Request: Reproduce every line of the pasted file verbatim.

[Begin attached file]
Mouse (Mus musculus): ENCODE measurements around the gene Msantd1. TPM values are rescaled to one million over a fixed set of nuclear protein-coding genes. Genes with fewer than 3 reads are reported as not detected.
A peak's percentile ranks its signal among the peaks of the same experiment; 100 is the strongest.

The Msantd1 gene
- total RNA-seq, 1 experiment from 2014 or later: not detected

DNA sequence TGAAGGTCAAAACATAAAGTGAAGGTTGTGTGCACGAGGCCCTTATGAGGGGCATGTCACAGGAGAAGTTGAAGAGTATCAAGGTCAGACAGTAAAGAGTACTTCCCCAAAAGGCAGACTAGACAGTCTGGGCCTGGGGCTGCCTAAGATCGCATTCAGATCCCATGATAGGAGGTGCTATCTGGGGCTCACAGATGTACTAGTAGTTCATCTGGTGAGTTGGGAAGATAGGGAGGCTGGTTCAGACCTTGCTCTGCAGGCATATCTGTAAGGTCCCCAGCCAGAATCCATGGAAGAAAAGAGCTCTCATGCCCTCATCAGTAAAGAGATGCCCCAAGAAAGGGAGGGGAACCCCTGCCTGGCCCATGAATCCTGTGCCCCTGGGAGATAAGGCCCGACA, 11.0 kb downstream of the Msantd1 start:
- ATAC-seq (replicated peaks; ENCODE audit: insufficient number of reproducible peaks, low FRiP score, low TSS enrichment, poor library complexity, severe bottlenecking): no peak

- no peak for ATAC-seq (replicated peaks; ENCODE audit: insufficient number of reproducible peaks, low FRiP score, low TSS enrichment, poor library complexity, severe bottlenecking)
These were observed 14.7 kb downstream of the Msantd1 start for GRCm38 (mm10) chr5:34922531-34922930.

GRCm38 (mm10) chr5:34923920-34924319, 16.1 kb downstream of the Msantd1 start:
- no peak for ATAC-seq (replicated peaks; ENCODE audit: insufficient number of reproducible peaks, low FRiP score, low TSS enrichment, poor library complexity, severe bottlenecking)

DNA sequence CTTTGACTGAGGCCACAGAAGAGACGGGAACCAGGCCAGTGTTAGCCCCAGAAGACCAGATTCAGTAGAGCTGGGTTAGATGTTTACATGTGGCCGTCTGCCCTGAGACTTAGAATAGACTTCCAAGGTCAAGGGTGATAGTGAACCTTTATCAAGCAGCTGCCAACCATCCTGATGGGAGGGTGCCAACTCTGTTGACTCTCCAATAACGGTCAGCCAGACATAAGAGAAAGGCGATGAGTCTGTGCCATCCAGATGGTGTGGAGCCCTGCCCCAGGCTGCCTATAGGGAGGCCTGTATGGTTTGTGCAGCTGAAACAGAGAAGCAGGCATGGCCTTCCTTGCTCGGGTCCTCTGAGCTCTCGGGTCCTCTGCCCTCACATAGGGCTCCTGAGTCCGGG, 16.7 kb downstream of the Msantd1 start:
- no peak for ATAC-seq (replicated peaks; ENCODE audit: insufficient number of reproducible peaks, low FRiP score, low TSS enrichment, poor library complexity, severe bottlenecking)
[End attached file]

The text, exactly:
Mouse (Mus musculus): ENCODE measurements around the gene Msantd1. TPM values are rescaled to one million over a fixed set of nuclear protein-coding genes. Genes with fewer than 3 reads are reported as not detected.
A peak's percentile ranks its signal among the peaks of the same experiment; 100 is the strongest.

The Msantd1 gene
- total RNA-seq, 1 experiment from 2014 or later: not detected

DNA sequence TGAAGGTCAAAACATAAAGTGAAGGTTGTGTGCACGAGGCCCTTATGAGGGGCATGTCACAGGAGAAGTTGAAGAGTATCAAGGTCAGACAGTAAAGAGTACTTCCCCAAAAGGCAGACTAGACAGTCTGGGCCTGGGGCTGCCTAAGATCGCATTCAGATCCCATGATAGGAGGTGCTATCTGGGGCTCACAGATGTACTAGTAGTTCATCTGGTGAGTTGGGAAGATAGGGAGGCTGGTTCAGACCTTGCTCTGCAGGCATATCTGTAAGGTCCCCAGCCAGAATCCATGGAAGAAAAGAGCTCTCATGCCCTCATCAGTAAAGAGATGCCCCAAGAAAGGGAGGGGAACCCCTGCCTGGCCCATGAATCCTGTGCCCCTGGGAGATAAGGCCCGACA, 11.0 kb downstream of the Msantd1 start:
- ATAC-seq (replicated peaks; ENCODE audit: insufficient number of reproducible peaks, low FRiP score, low TSS enrichment, poor library complexity, severe bottlenecking): no peak

- no peak for ATAC-seq (replicated peaks; ENCODE audit: insufficient number of reproducible peaks, low FRiP score, low TSS enrichment, poor library complexity, severe bottlenecking)
These were observed 14.7 kb downstream of the Msantd1 start for GRCm38 (mm10) chr5:34922531-34922930.

GRCm38 (mm10) chr5:34923920-34924319, 16.1 kb downstream of the Msantd1 start:
- no peak for ATAC-seq (replicated peaks; ENCODE audit: insufficient number of reproducible peaks, low FRiP score, low TSS enrichment, poor library complexity, severe bottlenecking)

DNA sequence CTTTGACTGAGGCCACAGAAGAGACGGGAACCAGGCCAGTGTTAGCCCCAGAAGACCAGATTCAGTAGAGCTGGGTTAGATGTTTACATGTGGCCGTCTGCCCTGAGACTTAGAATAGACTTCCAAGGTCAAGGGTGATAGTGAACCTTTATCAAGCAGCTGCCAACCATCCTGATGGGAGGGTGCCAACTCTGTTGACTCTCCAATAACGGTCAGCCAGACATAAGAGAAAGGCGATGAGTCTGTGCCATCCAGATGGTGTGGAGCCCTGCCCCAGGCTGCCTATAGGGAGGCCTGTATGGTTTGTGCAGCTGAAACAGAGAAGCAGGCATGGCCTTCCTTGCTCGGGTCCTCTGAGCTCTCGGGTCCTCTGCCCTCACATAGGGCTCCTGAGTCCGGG, 16.7 kb downstream of the Msantd1 start:
- no peak for ATAC-seq (replicated peaks; ENCODE audit: insufficient number of reproducible peaks, low FRiP score, low TSS enrichment, poor library complexity, severe bottlenecking)